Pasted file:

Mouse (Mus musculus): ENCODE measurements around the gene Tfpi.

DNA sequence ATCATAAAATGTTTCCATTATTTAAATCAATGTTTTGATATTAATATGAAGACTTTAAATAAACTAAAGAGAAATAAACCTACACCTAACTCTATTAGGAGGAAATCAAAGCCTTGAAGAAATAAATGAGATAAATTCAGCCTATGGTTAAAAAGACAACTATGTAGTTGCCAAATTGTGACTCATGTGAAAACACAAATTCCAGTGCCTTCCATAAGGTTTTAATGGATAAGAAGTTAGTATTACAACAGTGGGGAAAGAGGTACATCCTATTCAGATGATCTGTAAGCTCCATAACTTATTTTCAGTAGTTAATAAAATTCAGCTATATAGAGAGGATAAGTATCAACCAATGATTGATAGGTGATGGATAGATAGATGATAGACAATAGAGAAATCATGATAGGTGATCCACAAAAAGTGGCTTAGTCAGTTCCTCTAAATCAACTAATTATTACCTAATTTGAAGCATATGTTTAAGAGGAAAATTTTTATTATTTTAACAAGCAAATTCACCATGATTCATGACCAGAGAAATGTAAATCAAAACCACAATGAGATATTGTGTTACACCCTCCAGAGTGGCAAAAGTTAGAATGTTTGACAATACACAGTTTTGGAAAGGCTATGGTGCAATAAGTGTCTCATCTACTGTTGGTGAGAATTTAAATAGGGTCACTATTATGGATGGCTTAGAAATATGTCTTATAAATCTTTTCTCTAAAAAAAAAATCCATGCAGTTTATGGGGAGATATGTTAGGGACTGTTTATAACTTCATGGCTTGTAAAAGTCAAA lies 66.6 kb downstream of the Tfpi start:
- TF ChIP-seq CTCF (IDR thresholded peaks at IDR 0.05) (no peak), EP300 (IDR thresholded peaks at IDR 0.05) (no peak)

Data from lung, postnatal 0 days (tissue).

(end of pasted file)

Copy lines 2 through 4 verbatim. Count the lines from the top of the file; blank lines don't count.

DNA sequence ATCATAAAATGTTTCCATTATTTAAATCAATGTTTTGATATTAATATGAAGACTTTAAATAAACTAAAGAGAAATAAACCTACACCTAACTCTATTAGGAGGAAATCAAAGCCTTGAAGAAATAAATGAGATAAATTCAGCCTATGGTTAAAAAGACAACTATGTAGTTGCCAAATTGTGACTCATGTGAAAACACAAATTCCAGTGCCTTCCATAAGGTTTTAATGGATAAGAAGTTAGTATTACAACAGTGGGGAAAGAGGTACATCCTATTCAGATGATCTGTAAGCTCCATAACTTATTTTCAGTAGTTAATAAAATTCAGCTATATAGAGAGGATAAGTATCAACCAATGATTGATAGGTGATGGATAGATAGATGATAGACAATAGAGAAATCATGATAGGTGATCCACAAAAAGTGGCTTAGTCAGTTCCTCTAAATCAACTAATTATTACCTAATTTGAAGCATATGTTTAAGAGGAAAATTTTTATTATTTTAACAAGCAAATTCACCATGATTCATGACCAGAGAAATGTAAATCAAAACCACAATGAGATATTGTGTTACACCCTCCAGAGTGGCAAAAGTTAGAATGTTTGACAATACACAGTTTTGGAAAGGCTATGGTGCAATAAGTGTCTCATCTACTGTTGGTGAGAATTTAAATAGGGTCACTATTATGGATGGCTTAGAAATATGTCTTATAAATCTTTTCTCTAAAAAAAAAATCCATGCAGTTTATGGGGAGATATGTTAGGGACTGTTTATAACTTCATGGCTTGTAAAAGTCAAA lies 66.6 kb downstream of the Tfpi start:
- TF ChIP-seq CTCF (IDR thresholded peaks at IDR 0.05) (no peak), EP300 (IDR thresholded peaks at IDR 0.05) (no peak)

Data from lung, postnatal 0 days (tissue).